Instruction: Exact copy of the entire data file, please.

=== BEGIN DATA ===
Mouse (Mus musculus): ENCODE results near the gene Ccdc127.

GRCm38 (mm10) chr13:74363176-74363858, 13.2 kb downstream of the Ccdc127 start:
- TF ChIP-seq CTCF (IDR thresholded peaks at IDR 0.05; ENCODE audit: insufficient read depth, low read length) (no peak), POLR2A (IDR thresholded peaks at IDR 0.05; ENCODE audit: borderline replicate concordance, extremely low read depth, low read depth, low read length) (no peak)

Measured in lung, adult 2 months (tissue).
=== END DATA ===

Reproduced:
Mouse (Mus musculus): ENCODE results near the gene Ccdc127.

GRCm38 (mm10) chr13:74363176-74363858, 13.2 kb downstream of the Ccdc127 start:
- TF ChIP-seq CTCF (IDR thresholded peaks at IDR 0.05; ENCODE audit: insufficient read depth, low read length) (no peak), POLR2A (IDR thresholded peaks at IDR 0.05; ENCODE audit: borderline replicate concordance, extremely low read depth, low read depth, low read length) (no peak)

Measured in lung, adult 2 months (tissue).